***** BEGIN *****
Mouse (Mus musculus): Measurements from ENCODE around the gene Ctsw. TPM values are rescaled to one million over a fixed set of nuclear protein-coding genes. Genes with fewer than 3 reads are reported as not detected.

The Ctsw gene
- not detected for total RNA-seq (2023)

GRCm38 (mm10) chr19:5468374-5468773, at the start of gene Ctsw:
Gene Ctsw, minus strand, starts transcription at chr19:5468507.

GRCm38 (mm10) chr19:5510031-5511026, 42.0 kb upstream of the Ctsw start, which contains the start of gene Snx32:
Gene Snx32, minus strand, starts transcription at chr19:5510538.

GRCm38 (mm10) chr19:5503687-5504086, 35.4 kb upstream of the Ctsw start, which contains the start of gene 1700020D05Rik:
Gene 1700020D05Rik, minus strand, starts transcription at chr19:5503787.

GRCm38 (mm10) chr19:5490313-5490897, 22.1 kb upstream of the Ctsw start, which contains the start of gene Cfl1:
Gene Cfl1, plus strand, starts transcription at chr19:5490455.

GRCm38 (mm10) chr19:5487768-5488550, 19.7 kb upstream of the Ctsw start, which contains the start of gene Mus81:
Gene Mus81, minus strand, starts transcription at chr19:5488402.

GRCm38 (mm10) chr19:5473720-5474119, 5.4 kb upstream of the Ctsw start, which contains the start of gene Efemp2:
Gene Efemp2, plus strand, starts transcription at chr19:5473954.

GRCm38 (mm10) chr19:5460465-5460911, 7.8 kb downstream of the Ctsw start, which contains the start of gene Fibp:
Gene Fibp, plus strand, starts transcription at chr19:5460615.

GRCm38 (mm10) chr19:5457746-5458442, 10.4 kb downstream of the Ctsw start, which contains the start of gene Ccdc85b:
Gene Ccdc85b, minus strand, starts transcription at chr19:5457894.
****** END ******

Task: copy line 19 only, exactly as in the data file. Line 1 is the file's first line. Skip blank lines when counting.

Gene Ccdc85b, minus strand, starts transcription at chr19:5457894.